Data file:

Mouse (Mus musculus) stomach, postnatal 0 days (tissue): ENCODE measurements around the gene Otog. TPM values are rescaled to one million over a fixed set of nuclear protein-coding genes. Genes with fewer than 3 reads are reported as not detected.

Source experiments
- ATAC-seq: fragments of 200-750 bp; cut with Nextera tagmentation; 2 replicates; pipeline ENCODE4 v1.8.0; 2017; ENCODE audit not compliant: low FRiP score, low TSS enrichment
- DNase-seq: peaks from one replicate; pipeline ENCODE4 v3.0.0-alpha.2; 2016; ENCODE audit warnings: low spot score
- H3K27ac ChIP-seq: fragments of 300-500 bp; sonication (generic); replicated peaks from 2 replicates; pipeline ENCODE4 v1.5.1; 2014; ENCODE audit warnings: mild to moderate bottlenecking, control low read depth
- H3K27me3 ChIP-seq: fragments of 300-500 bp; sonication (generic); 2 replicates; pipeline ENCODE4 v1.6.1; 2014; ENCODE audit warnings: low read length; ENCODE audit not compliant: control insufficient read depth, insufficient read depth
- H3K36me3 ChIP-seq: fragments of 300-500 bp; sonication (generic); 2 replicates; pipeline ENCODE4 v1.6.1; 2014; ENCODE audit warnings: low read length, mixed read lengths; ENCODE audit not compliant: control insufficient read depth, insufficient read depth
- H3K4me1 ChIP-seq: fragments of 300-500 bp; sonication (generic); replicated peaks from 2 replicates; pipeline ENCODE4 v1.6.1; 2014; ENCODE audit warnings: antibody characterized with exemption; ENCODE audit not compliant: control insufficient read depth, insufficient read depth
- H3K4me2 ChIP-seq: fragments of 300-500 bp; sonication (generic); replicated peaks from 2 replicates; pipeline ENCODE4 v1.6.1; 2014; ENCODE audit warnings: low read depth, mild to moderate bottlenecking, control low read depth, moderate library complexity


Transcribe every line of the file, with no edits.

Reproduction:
Mouse (Mus musculus) stomach, postnatal 0 days (tissue): ENCODE measurements around the gene Otog. TPM values are rescaled to one million over a fixed set of nuclear protein-coding genes. Genes with fewer than 3 reads are reported as not detected.

Source experiments
- ATAC-seq: fragments of 200-750 bp; cut with Nextera tagmentation; 2 replicates; pipeline ENCODE4 v1.8.0; 2017; ENCODE audit not compliant: low FRiP score, low TSS enrichment
- DNase-seq: peaks from one replicate; pipeline ENCODE4 v3.0.0-alpha.2; 2016; ENCODE audit warnings: low spot score
- H3K27ac ChIP-seq: fragments of 300-500 bp; sonication (generic); replicated peaks from 2 replicates; pipeline ENCODE4 v1.5.1; 2014; ENCODE audit warnings: mild to moderate bottlenecking, control low read depth
- H3K27me3 ChIP-seq: fragments of 300-500 bp; sonication (generic); 2 replicates; pipeline ENCODE4 v1.6.1; 2014; ENCODE audit warnings: low read length; ENCODE audit not compliant: control insufficient read depth, insufficient read depth
- H3K36me3 ChIP-seq: fragments of 300-500 bp; sonication (generic); 2 replicates; pipeline ENCODE4 v1.6.1; 2014; ENCODE audit warnings: low read length, mixed read lengths; ENCODE audit not compliant: control insufficient read depth, insufficient read depth
- H3K4me1 ChIP-seq: fragments of 300-500 bp; sonication (generic); replicated peaks from 2 replicates; pipeline ENCODE4 v1.6.1; 2014; ENCODE audit warnings: antibody characterized with exemption; ENCODE audit not compliant: control insufficient read depth, insufficient read depth
- H3K4me2 ChIP-seq: fragments of 300-500 bp; sonication (generic); replicated peaks from 2 replicates; pipeline ENCODE4 v1.6.1; 2014; ENCODE audit warnings: low read depth, mild to moderate bottlenecking, control low read depth, moderate library complexity